# Do the class of PDEs that lack initial conditions have a name?

I am trying to think of what this kind of problem is called. I illustrate it with a telegrapher's equation with (hopefully) standard notation.

Find $u:\Omega\times \mathbb{R} \to \mathbb{R}$ such that

\begin{align*} u_{tt}+u_t-\nabla^2 u &= 0& \mathrm{for}\, (x,t)\in \Omega\times \mathbb{R}\\ u&= u_{bc} \sin(\omega t)& \mathrm{for}\ (x,t)\in \partial\Omega \times \mathbb{R} \end{align*}

The main point is that I am interested in solving the PDE for all time, or perhaps more precisely I am interested in the limit cycle behavior of the PDE, (after any transients associated to the initial condition have died down).

Mathematically, I guess a valid problem would be the following. Fine $u: \Omega \times \mathbb{R}\to \mathbb{R}$ such that \begin{align*} u_{tt} +u_t - \nabla^2 u &= 0 &\mathrm{for} (x,t)\in \Omega \times \mathbb{R}\\ u &= u_{bc} \sin(\omega t)& \mathrm{for} (x,t)\in \partial\Omega \times \mathbb{R}\\ u(x,t+2\pi/\omega) &= u(x,t)& \mathrm{for} (x,t)\in \Omega \times \mathbb{R} \end{align*}

Does this problem have a name?

For parabolic (or dissipative) equations, it makes sense to study the stationary limit (simply omit the term $u_t$ in the PDE together with the initial condition), but I don't think that's the case for wave-like hyperbolic problems, where information is transported without loss (meaning the influence of the initial conditions never disappears, unless you have absorbing boundary conditions, in which case the limit solution is the trivial solution $u\equiv 0$).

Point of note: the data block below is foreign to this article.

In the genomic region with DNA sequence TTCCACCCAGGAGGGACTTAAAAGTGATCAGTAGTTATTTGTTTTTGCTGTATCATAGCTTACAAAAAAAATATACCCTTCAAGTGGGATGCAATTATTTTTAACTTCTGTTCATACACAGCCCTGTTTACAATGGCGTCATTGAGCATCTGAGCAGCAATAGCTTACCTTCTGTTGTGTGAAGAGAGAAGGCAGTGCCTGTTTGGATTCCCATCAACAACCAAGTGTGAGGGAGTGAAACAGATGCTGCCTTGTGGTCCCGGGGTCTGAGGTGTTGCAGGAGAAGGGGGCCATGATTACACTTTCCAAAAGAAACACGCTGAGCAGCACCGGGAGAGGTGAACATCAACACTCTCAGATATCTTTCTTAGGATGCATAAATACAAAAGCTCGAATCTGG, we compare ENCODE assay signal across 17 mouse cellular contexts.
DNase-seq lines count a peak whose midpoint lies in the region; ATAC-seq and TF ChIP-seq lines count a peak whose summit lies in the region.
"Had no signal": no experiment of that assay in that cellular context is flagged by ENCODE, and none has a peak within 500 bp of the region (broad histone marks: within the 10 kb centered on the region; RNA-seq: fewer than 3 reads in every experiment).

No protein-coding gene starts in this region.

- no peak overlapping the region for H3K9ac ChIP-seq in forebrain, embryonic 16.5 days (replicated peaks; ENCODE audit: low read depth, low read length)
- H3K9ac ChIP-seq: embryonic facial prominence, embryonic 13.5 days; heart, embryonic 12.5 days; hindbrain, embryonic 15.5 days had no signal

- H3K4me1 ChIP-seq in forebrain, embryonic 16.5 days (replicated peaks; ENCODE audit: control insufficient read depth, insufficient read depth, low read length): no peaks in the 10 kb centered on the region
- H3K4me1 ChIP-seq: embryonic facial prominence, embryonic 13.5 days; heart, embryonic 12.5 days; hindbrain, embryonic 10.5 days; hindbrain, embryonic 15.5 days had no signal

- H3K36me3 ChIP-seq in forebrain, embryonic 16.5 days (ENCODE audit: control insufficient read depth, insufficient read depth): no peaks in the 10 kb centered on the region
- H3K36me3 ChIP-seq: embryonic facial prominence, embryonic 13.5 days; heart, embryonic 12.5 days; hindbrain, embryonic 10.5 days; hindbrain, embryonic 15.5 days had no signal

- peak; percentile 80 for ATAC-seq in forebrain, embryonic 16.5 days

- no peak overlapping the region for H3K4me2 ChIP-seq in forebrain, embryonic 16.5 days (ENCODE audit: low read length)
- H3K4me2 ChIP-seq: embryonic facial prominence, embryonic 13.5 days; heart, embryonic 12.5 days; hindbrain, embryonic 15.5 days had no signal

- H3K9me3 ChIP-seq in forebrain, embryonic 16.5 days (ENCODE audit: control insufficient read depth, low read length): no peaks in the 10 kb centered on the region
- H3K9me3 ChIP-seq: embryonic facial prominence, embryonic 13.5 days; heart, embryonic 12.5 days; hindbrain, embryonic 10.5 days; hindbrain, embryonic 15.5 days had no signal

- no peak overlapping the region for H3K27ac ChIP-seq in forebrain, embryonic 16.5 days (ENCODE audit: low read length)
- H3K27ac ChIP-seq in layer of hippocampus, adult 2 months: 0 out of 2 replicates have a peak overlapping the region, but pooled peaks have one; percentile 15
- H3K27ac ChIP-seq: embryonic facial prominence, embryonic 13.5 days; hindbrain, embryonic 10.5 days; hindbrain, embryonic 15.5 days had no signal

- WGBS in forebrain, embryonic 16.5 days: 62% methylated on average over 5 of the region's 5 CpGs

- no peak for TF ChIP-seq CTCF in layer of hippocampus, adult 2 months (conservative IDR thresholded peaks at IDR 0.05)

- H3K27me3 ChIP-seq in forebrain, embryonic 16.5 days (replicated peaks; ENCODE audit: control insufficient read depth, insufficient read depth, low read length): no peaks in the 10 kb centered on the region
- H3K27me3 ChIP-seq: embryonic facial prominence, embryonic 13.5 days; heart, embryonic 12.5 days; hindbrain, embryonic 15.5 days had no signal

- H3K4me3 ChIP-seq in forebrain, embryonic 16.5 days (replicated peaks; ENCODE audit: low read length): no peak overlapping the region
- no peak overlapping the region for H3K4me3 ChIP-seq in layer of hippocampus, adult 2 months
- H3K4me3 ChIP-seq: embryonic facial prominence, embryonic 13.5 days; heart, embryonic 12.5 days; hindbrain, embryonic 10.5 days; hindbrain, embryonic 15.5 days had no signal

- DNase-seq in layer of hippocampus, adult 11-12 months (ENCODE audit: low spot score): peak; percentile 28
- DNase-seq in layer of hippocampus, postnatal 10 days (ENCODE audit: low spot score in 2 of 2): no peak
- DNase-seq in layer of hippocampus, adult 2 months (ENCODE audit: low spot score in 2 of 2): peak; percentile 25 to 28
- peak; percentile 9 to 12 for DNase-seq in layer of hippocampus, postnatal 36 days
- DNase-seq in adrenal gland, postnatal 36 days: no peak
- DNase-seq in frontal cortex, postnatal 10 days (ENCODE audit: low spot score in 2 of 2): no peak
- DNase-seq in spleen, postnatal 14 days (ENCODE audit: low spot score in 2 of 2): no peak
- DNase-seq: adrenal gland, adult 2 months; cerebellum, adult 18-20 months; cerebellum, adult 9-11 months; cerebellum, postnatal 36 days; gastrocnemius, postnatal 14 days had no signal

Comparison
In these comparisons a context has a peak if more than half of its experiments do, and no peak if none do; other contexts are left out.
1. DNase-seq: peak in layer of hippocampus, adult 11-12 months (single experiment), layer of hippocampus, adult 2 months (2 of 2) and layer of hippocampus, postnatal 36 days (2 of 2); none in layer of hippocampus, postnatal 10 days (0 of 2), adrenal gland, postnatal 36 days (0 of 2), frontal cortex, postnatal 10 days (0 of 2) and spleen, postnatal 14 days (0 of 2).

Your second problem doesn't really make sense mathematically, because the solution $u$ is either completely determined by the periodicity and boundary conditions (if they are compatible), or no solution exists (if they are not).
• I am going to change the question in one about the telegrapher's equation. I am not sure I understand this phrase "..., because the solution $u$ is either completely determined by the periodicity and the boundary conditions (if they are compatible),..." I agree with that phrase, but it seems to me that that means the second problem does, in fact, make sense mathematically. What do you mean? I thought I was careful to make sure that the boundary conditions and periodicity constraints are compatible. Is this not true? – fred Sep 26 '15 at 18:57